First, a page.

Glenn Stevens, the governor of the Reserve Bank of Australia, has argued that working people should be forced to absorb the cost of higher power bills when a carbon emissions trading scheme is introduced in 2010. Speaking to the April 5 Sydney Morning Herald, Stevens argued that "the policy would need to be well explained to consumers to head off calls for higher wages".
The federal government plans to introduce a carbon-trading scheme to curb CO2 emissions. While the details have not yet been released, one possible variant is that energy producers would be sold emission permits (the right to release a certain amount of CO2 into the atmosphere), forcing up the costs of producing energy.
The theory goes that, in an open market for energy, producers would then pass the extra costs on to consumers (at least household consumers) who would be forced to reduce their consumption, thus reducing overall emissions.
"One of the things the community will have to accept is that this is a reduction in living standards insofar as our purchasing power over energy-intensive things is concerned. We have got to accept that. If we were to try to collectively push up our wages to get that back, that actually would defeat the intention of the policy", Stevens told the SMH.
Calling for wage restraint in the face of higher costs of living is all very well for Glenn Stevens, whose massive remuneration package has increased by 4% a year over the last few years. There is no evidence that the Stevens' family is threatened with foreclosure on a mortgage that it can no longer afford.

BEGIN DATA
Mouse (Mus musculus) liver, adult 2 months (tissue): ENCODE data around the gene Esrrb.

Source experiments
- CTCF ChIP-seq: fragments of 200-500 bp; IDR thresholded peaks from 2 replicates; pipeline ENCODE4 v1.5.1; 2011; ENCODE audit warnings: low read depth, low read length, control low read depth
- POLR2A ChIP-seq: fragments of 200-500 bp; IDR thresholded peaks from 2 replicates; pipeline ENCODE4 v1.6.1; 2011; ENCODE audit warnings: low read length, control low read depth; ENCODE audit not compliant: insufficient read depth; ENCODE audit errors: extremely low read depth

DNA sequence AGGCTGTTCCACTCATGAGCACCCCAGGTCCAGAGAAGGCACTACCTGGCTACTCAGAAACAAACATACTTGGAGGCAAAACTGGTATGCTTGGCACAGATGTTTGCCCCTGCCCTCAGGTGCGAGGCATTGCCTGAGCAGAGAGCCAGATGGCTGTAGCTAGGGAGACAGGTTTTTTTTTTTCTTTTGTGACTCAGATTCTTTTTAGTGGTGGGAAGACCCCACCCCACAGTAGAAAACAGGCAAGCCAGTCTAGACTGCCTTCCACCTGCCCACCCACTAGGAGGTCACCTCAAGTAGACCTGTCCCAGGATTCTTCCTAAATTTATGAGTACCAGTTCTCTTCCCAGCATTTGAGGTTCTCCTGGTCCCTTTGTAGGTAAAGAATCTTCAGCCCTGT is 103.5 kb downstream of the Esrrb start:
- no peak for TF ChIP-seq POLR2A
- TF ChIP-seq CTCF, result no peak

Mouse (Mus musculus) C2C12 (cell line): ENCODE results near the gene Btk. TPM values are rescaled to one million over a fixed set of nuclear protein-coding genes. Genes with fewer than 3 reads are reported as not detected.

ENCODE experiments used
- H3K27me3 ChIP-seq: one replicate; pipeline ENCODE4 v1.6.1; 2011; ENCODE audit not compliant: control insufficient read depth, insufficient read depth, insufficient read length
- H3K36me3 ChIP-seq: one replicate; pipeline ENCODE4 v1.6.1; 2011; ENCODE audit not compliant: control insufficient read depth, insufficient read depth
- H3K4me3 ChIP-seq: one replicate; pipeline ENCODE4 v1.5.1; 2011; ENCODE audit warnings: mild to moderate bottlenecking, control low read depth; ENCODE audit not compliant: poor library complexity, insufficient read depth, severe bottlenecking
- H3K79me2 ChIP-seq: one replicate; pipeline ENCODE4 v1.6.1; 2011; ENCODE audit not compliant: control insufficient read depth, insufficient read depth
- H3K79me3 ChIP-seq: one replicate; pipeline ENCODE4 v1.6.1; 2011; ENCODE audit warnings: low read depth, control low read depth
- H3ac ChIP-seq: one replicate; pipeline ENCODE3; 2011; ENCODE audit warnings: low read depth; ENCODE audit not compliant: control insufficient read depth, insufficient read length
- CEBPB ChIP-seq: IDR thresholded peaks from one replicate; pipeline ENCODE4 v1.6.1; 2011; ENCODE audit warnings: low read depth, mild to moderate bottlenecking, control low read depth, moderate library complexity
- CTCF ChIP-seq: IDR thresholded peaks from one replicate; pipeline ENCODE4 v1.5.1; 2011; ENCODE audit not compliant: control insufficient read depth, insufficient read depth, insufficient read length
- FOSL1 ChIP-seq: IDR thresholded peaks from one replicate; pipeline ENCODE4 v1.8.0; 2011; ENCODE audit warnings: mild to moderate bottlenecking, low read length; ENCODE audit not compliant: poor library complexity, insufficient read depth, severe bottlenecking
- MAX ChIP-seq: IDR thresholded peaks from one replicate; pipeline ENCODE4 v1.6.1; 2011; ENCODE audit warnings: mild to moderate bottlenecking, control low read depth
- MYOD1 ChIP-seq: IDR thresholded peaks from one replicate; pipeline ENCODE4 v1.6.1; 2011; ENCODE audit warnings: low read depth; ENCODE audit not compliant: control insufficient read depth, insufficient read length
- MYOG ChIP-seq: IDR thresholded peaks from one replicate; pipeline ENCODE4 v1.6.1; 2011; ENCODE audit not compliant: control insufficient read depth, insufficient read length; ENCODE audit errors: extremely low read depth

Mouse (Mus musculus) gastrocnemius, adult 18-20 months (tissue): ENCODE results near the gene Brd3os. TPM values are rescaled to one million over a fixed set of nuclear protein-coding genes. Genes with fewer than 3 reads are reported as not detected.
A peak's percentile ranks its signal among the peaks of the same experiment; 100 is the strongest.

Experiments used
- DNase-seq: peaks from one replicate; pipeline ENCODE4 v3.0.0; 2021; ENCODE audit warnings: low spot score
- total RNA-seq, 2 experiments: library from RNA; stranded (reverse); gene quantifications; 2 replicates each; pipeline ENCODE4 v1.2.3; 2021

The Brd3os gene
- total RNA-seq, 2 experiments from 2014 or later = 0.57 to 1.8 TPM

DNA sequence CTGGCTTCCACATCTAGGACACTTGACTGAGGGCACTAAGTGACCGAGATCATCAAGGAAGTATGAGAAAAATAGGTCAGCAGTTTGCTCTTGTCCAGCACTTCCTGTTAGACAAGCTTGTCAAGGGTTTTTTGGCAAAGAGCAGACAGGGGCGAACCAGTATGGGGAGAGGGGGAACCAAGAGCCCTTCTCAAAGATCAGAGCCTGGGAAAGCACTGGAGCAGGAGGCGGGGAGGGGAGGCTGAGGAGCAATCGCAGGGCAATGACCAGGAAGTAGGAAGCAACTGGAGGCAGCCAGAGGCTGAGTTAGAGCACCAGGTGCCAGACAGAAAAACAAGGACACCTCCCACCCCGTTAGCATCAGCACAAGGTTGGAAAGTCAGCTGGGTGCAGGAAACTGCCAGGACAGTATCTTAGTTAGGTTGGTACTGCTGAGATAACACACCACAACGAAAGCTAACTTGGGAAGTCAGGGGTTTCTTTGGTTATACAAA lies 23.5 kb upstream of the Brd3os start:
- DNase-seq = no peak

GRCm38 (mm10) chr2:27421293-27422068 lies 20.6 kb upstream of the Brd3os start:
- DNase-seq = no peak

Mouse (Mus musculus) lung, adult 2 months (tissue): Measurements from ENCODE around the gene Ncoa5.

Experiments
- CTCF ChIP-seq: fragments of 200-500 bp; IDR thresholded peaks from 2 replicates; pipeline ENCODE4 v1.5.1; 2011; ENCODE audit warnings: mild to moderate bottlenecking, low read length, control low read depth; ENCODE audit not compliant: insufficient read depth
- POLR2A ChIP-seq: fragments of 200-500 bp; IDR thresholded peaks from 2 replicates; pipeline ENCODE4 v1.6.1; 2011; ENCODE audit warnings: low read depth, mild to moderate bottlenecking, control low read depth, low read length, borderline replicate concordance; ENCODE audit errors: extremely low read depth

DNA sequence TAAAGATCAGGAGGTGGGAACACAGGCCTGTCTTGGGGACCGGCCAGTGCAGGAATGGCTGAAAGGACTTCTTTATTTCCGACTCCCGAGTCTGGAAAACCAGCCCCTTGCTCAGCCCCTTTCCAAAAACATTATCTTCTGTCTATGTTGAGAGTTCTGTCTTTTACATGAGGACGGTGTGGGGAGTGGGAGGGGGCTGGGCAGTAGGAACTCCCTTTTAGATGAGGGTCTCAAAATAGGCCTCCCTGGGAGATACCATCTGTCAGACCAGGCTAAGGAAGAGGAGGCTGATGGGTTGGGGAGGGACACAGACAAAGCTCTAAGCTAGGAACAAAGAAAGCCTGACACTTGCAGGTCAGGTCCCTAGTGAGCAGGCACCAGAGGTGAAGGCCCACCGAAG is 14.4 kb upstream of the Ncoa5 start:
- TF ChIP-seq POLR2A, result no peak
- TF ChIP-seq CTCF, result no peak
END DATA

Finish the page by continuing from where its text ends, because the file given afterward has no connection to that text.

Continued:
Should workers successfully seek wage increases to cover the extra cost it would "present a second round problem for us if that occurred", Stevens said. In other words, whatever gains workers could achieve in demanding a wage rise in fair compensation for higher costs would be taken away by the Reserve Bank in the form of higher interest rates, pushing up mortgages and housing costs more generally.
Price mechanisms are a crude means to reduce CO2 emissions. Government regulation requiring a transition to more sustainable forms of power generation, through such mechanisms as a mandatory renewable energy target and a government plan for the transition to sustainable energy generation at a quick pace, would be more effective. Of course this would also necessitate keeping power generation and supply in public hands — not selling it to the private sector as the Victorian and South Australian governments have done and as the NSW government is planning to do.
Stevens's "solution" simply forces the burden of climate change on to working people and threatens them with ever greater financial penalties if they try to resist. His comments dovetail with those of economic ministers in the Rudd government who are attempting to discourage unions from seeking wage rises for their members that cover increases in the cost of living, claiming that any increase in wages will just push up inflation.
The fact is that there is no "iron law" linking higher wages to inflation. Stevens's comments are part of the ideological war being waged against working people, demanding that they accept falling real wages and living standards in the interest of "the economy".
Stevens's prescription should be rejected. While the transition to a sustainable energy economy is urgent, it should not be done at the expense of working people. If "the market" is unwilling to pay the cost, industries should be taken into public hands and run in the interest of the community, rather than the need to turn a profit.